New Russia plans clash with its old problems
Projects such as an elite management school, a Moscow technology park, a nanotechnology fund and plans to turn Moscow into a global financial centre are all designed to move Russia away from dependence on energy and metals productions. How successful will they be? Elliot Wilson reports.
KIRA KIRYUKHINA IS enthusiastic about the project. "The design was the product of a British architect, David Adjaye," she says. "We wanted a building visible from outer space, and he doodled a variation of a painting by Kazimir Malevich on the back of a napkin. In the middle is the focal point of the entire structure, designed to resemble a Roman amphitheatre. On the second floor is the creative lab, sponsored by Intel. Beyond that is the bar and grill and at the weekend the intellectual hub will be turned into an auction house and art gallery. On the top floor you’ll find the spa, which includes a gymnasium, jacuzzi and full-length swimming pool."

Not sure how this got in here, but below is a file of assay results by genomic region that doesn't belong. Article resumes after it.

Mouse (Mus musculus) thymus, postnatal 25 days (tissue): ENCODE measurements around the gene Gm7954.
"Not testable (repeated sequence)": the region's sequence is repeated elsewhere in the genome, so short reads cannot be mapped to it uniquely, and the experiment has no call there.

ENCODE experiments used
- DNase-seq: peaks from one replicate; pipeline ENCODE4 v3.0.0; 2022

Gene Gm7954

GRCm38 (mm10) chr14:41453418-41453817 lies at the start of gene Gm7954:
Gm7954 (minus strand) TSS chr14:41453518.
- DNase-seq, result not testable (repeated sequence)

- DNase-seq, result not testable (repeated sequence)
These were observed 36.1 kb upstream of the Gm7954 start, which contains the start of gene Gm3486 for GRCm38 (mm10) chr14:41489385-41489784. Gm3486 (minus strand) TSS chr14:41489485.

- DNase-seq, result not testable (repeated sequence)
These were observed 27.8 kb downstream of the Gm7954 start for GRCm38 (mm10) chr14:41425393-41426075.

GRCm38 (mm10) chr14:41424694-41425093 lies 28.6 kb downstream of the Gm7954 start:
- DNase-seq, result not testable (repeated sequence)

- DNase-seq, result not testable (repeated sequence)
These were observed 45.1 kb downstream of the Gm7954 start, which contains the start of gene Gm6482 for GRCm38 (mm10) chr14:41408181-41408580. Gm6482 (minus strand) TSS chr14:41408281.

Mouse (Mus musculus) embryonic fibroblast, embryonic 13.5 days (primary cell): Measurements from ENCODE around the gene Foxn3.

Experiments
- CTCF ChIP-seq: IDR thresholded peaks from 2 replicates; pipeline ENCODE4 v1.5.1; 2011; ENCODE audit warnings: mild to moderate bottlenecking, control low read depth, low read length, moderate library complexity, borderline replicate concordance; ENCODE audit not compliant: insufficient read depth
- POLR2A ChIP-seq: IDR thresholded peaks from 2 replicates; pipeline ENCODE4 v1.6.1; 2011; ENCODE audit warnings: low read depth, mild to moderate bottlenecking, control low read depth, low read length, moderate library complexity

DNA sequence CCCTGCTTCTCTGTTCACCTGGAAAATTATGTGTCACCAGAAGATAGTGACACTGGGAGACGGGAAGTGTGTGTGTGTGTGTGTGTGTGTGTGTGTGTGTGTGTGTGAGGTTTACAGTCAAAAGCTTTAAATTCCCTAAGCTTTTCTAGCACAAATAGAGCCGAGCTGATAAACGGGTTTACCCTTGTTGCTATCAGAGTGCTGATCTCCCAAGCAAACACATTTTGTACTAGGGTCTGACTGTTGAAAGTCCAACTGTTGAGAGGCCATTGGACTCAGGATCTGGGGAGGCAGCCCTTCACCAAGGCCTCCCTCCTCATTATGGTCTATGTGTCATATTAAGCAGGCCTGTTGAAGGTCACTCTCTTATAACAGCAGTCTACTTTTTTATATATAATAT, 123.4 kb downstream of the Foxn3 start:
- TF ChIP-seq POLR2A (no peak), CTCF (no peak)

Kiryukhina could be talking about any flamboyant new commercial attraction: a spanking new luxury resort in southern China; Dubai’s latest efforts to burnish its fading financial reputation; Google’s new funked-up regional headquarters in Mumbai or São Paulo. In fact she is describing that rarest of things: a Russian business school offering a world-class MBA programme and the chance to learn at the feet of international professors, chief executives and business gurus.
Russian president Dmitry Medvedev at Skolkovo ahead of its formal opening this September with backers including Roman Abramovich and Troika Dialog’s Ruben Vardanian
This is Skolkovo, also known as the Moscow School of Management, an outlandish building in the northwest of Russia’s capital resembling a glass doughnut with attitude.